With ticket sales stated to be over 150,000 people, the convention looks to officially surpass San Diego as the nation’s biggest convention. The 7 subway station across the street from the Javits Convention Center can’t open soon enough.


Sunday activity is perhaps surprising, as that’s usually considered the slower day at conventions. It’s quite possible, however, that people are bringing kids to the show on that day, thereby spiking demand.

Tweeks: MLP Spooktacular Pony Tales Ushers in Halloween

chicken_pie_by_keinzantezuken-d4dj64iNow that it’s officially autumn, we’re ready to jump right into Halloween.  Thankfully, Shout! Factory has just released Spooktacular Pony Tales, a collection of six My Little Pony: Friendship is Magic episodes (along with extras like pumpkin stencils & a sing-a-long!) to help us ease into probably the best holiday ever!  Of course, we’d watch Pinkie Pie in a chicken costume any time of year.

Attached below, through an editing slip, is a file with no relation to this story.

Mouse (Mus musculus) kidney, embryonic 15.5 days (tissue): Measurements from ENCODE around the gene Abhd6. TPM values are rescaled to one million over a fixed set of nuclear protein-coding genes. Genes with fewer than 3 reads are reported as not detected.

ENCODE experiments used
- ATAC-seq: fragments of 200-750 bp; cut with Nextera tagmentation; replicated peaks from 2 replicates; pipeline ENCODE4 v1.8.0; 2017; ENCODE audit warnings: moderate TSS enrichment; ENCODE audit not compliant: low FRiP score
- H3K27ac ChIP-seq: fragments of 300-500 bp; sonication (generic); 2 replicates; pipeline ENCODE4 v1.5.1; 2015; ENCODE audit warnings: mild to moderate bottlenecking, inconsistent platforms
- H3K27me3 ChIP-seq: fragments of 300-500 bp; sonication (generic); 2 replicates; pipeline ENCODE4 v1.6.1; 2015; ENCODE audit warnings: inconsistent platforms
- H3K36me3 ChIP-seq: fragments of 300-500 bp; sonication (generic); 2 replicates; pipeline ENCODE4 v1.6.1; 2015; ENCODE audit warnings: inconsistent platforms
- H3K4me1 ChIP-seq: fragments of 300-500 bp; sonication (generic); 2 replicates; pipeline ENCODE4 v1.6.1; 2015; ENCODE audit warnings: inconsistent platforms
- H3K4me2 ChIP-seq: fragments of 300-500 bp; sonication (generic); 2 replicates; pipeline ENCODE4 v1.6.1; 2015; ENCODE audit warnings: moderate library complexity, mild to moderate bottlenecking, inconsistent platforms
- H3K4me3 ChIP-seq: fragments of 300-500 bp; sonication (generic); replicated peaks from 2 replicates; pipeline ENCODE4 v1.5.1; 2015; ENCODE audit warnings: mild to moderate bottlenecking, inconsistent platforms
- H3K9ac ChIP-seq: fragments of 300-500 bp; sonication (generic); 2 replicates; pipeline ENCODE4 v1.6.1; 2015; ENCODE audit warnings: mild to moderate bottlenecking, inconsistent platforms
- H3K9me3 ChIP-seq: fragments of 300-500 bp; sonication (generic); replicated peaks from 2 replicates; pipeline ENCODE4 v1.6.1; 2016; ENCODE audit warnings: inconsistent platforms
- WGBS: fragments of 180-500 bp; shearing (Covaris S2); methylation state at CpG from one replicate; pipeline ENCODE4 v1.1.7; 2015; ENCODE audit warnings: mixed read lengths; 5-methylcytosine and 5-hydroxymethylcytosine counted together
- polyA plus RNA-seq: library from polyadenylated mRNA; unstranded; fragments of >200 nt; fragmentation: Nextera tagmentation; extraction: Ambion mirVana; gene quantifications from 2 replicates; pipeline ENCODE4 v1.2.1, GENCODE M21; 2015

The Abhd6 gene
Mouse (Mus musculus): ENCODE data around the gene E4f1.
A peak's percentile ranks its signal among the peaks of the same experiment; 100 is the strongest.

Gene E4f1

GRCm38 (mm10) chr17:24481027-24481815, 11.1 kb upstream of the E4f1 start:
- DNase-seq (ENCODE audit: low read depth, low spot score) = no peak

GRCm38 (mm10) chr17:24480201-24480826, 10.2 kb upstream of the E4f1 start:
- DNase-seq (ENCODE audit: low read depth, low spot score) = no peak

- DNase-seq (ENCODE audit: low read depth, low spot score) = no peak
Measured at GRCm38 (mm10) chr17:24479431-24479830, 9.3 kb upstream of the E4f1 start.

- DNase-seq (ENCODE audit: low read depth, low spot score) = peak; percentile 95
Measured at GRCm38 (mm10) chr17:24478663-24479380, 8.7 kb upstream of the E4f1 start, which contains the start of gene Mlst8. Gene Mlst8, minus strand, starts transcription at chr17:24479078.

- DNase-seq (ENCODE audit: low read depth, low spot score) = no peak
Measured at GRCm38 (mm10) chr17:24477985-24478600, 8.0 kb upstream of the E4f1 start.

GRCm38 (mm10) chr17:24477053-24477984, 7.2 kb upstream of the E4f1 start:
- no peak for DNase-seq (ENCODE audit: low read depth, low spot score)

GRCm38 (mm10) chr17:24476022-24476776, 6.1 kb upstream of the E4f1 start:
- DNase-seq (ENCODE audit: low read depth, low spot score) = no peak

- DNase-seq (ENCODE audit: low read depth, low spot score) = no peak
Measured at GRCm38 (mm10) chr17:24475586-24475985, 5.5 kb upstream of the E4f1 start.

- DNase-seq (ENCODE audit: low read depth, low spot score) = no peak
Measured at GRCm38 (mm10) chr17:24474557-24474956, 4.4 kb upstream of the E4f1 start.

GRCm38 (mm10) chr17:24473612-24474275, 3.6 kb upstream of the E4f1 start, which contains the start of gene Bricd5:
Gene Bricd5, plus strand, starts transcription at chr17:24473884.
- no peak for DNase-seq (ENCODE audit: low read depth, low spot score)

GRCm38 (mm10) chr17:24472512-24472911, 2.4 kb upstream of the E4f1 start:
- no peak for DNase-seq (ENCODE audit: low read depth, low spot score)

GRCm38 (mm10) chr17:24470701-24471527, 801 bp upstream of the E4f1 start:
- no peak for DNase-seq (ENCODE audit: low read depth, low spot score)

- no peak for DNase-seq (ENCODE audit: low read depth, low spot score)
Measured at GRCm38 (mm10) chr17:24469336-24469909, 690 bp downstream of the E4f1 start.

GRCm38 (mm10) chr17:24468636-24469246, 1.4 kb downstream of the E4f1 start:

Mike Gold: The Joker’s New Friend

I always wondered how World War II would have turned out if only Joseph Goebbels had a sense of humor. After all, what’s the old adage – you get more with a smile and a bomb than just a bomb alone? Really, the whole concept of Harley Quinn is based upon this philosophy.

You know Harley Quinn. The Joker’s… ah, paramour? Quadramour? Well, hold that thought for a couple paragraphs.

This is the start of the new fall television series, not only in North America, but evidently in Iraq as well. A new program, The Superstitious State, is being promoted up in the land between two rivers. It’s tagged “satire,” but it’s not going to close on Saturday night. Here’s the premise.

There’s this big celebration somewhere in some desert. It’s a wedding, although the focus is on the consummation of this blessed event. Don’t worry, it’s G-Rated, common for a Muslim nation that makes its media available to citizens of all ages. The idea is…

… jeez, I hope you’re sitting down…


John Ostrander: TV Week Geek

Once upon a time, when I was a boy, TV consisted of the three networks, one independent channel, and before long, one “education” channel. (“They actually had TV when you were a boy, Uncle John?” Yes. Quiet, you.) Every fall, each of the networks took a week to trot out their new and returning shows and they each took turns. And, if memory serves, that pretty much was it for the season.